Comcast and Murdoch in regulatory race for Sky approval


LONDON (Reuters) – Comcast’s (CMCSA.O) gatecrashing of Rupert Murdoch’s eight-year campaign to buy pay-TV group Sky (SKYB.L) has sparked a regulatory race with 21st Century Fox (FOXA.O). FILE PHOTO: The NBC logo and Comcast are displayed on 30 Rockefeller Plaza, formerly known as the GE building, in midtown Manhattan in New York July 23, 2015. REUTERS/Brendan McDermid/File PhotoFifteen months after finally agreeing a takeover of Sky, Murdoch had been edging toward approval by offering remedies to overcome long-held concerns that he holds too much media sway in Britain, where he owns the Sun and Times newspapers. But Comcast, the owner of NBC and Universal, has made investors a higher offer with no political baggage for a business that Murdoch helped to launch and owns 39 percent of. Fox has called on regulators to submit Comcast to the same lengthy scrutiny it received, but competition lawyers say it could gain clearance in a relatively fast probe. COMCAST’S OFFER Comcast offered 12.50 pounds per share, or 22.1 billion pounds ($31 billion). It has not yet made a firm bid and is sounding out investors through its brokers, BAML, sources say. It wants to own all of Sky but will accept taking control with 50 percent plus one share if Fox decides not to sell its 39 percent stake. Fox has a separate deal to sell assets to Walt Disney (DIS.N), including Sky. FOX’S OFFER Murdoch agreed to buy the 61 percent of Sky it did not already own in December 2016 for 10.75 pounds per share, valuing the entire business at 18.5 billion pounds. This followed a failed attempt to buy Sky in 2010, which collapsed when journalists at one of Murdoch’s papers admitted hacking into phones to secure news, sparking a criminal trial, a public inquiry and questions over his role. LEVEL OF ACCEPTANCE One person familiar with the matter said Comcast was asking hedge fund managers how much Sky stock they controlled, indicating a belief that Fox will hold on to its stake and setting the stage for a lengthy battle. UBS said the price could go as high as 1400-1500 pence. Comcast will need 82 percent acceptance from independent Sky shareholders while Fox is targeting 75 percent, meaning 15 percent of independent investors could block the deal. COMCAST’S REGULATORY CHALLENGE Comcast is providing information to the European Commission and believes it can get approval in the so-called Phase 1 of the investigation, avoiding a prolonged process. It could take several weeks before Comcast files a formal notification. Brussels will examine whether a Comcast-owned Sky could be anti-competitive when dealing with rival channels on its platform and whether there is a threat from putting Sky in the same company as film studio Universal. The regulator could also consider if Sky would be owned by companies holding three of the six major film studios if Comcast owns 61 percent and Walt Disney retains Murdoch’s 39 percent. FILE PHOTO: Rupert Murdoch, Chairman of Fox News Channel attends Rafael Nadal of Spain’s match against Kevin Anderson of South Africa at the U.S. Open in New York, September 10, 2017. REUTERS/Mike Segar/File PhotoComcast would argue that were Fox or Disney to retain 39 percent, they would be a financial investor with no commercial or operational link with Sky. In terms of previous conduct, Comcast was accused by U.S. regulators in 2012 of breaching a condition imposed when it bought NBC Universal, by discriminating against rivals in favor of its own channels when placing them on the program guide. Comcast says it appealed the decision and the two sides settled in 2014. It also agreed to pay $2.3 million to resolve a federal investigation into allegations it wrongfully charged customers for services they never authorized. In Britain, Comcast has been involved in some minor breaches of broadcasting rules for airing offensive language, breaking impartiality and advertising rules, and it was sanctioned and fined in 2012 for broadcasting soft porn during the day on a channel that could be watched by children. Fox has called on regulators to examine all these issues. But Howard Cartlidge, head of EU and Competition law at DWF, said a larger pattern of offences would need to be proved to force a longer EU investigation: “I don’t see there being significant regulatory hurdles.” Lawyers do not expect the UK government to launch a public interest test either as Comcast does not own newspapers – the issue that has caused so many delays for Fox. FOX’S REGULATORY CHALLENGE The EU cleared Fox’s 2016 bid in a Phase 1 investigation, however British politicians, wary of appearing close to the Murdoch family, have bounced the deal to local regulators. UK regulators accepted Fox would uphold broadcasting standards, saying that sexual harassment allegations at the Fox News network in the U.S. did not call into question its commitment to standards in Britain. But media plurality, and whether the deal would reduce competition and give Murdoch too much influence in Britain, has proved more problematic. The Competition and Markets Authority said in January the deal should be blocked unless a way is found to prevent the Murdochs from influencing the network’s news operations. Fox has since pledged to keep Sky News independent and fully funded for 10 years. Lawyers and analysts said that should be enough to secure regulatory approval. Fox sees the fact it has almost received regulatory approval as a competitive advantage over Comcast. It is pursuing the Sky takeover because it is part of its larger deal with Disney. “With Disney now being the ultimate buyer for Sky rather than Fox, we think political opposition to the deal may be easing,” UBS said. TIMEFRAME After notification, Brussels has 25 working days to analyze Comcast’s deal during Phase 1. Any offer of remedies could add 10 working days. For Fox, the UK regulator will give its final report to government by May 1 and a final decision will come by mid-June. ($1 = 0.7209 pounds) Additional reporting by Ben Martin and Paul Sandle; Editing by Alexander SmithOur Standards:The Thomson Reuters Trust Principles.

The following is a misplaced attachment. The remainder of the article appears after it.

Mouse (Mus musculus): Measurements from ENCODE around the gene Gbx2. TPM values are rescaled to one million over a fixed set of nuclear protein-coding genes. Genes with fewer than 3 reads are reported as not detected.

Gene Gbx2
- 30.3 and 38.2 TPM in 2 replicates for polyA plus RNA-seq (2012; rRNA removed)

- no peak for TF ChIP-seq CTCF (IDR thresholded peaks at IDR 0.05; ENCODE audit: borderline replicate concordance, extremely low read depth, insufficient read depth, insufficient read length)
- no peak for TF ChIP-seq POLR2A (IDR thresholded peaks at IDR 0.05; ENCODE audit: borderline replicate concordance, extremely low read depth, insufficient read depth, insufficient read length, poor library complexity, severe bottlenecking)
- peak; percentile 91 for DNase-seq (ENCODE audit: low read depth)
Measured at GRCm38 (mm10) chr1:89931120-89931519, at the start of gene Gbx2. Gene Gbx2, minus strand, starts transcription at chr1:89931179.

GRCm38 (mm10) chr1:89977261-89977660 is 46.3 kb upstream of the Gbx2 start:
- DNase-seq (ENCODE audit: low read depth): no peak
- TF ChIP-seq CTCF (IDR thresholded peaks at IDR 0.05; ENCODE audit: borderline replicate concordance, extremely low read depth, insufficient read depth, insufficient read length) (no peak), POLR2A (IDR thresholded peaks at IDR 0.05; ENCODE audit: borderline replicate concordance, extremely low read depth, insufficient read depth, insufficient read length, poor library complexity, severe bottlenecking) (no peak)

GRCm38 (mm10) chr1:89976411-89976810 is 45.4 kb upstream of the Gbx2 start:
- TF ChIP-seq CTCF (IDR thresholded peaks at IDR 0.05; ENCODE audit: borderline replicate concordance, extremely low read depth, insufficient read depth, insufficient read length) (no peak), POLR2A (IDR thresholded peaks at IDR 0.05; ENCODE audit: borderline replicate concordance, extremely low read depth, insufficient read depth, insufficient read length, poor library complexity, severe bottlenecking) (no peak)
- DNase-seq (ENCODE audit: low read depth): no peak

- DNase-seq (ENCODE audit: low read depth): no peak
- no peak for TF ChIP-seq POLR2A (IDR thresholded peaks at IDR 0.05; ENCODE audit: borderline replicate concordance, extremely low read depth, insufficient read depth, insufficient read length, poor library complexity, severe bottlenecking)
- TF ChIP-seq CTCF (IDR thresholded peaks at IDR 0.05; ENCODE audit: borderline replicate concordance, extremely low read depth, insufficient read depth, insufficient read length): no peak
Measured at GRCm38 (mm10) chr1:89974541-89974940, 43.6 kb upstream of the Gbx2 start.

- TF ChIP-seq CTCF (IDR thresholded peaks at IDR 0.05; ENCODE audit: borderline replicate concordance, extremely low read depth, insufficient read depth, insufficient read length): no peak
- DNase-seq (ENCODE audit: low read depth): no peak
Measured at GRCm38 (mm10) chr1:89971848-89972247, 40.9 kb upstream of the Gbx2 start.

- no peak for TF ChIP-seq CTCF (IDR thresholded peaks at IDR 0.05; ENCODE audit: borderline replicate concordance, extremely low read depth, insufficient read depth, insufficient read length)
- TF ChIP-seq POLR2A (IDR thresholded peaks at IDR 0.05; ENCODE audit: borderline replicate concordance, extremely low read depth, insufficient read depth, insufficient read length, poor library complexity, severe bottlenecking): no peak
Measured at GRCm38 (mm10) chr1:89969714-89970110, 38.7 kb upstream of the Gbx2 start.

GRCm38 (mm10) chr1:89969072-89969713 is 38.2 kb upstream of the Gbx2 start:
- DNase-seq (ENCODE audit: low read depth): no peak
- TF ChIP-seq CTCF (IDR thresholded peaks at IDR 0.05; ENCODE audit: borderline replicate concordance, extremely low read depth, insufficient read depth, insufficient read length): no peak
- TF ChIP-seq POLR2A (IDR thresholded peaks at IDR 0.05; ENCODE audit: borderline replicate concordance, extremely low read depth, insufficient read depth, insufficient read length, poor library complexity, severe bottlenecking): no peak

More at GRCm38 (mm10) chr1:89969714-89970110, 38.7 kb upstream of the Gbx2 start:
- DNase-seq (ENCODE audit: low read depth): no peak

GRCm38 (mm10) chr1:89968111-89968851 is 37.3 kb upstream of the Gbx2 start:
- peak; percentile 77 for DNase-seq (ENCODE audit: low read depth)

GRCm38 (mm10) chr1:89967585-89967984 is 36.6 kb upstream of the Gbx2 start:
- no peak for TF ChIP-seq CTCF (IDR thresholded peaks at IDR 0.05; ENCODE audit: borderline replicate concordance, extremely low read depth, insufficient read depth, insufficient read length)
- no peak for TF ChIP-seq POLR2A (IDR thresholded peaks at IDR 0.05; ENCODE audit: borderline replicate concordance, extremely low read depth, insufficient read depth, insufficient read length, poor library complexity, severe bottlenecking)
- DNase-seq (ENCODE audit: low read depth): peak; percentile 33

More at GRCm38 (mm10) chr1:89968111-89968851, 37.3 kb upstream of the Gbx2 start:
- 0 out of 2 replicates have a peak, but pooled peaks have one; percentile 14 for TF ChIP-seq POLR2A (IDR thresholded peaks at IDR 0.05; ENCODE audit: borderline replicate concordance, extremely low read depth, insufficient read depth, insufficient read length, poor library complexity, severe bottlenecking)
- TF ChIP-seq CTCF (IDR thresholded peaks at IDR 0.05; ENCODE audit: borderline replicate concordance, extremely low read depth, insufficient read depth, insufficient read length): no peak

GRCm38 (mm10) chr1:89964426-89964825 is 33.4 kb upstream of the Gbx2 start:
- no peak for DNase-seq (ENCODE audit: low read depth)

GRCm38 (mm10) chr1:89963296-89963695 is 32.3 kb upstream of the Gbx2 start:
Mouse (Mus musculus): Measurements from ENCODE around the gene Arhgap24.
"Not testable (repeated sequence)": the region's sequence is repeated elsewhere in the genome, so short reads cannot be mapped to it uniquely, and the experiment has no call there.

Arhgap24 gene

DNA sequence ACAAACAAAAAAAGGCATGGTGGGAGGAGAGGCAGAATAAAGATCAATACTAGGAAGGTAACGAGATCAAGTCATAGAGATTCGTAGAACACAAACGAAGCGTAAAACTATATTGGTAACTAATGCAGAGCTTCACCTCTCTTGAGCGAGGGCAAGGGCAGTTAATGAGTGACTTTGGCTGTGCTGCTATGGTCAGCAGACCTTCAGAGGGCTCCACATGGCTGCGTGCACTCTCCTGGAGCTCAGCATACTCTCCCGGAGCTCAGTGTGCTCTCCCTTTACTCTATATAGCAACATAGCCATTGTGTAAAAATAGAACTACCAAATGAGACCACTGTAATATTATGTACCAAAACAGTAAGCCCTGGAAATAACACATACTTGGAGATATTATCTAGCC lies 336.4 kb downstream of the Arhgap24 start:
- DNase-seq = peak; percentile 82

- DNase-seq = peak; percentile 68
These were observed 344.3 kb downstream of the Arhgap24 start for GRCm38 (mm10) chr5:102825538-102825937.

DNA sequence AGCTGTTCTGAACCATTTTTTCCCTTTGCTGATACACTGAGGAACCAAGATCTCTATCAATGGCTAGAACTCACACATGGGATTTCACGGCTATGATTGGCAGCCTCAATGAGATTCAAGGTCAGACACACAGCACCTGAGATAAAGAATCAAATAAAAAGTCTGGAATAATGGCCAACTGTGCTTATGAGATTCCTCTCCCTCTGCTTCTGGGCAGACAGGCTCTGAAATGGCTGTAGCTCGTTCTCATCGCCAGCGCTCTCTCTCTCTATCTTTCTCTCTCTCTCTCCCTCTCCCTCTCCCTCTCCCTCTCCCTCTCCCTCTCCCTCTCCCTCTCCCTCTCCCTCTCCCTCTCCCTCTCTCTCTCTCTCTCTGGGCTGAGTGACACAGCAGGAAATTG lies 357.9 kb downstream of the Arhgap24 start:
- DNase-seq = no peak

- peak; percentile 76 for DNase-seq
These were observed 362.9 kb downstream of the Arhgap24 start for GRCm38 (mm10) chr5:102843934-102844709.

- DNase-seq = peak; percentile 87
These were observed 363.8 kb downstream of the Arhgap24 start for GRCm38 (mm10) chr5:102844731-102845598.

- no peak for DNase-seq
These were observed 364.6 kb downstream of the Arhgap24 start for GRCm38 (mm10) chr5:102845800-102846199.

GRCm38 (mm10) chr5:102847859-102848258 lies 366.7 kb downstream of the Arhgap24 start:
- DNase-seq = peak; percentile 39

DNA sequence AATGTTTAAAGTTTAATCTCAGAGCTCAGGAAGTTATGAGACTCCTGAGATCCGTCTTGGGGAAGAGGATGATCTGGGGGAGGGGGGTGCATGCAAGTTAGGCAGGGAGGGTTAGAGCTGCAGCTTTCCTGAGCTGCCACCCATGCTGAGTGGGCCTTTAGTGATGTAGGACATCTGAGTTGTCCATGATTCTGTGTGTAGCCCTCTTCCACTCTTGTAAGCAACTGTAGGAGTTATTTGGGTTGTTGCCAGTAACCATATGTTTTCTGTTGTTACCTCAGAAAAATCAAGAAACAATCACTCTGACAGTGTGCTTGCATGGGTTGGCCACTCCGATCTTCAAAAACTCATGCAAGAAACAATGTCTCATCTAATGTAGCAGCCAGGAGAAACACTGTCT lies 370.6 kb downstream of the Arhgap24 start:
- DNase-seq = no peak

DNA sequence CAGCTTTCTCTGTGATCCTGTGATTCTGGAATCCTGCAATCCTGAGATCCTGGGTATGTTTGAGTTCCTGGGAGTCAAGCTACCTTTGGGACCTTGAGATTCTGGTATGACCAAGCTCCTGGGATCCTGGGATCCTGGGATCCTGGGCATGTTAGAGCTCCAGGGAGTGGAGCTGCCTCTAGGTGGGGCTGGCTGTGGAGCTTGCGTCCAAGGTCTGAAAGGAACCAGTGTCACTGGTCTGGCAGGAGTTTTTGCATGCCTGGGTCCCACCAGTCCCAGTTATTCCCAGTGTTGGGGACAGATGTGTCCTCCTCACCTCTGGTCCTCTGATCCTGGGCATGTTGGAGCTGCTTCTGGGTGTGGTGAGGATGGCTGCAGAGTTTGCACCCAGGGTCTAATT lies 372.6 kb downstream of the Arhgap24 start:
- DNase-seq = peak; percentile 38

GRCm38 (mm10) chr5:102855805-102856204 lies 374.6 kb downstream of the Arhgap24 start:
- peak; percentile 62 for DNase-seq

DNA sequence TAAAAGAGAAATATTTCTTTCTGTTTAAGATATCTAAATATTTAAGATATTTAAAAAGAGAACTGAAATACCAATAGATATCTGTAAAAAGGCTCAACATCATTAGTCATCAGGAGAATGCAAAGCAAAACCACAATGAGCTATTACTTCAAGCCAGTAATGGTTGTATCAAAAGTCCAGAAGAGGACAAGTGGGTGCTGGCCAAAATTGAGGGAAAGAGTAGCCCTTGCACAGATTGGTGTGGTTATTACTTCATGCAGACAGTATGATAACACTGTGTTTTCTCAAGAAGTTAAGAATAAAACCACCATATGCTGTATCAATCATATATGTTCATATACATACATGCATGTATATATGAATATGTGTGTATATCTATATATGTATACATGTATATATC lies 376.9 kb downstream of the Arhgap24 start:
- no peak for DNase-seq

Source: Reuters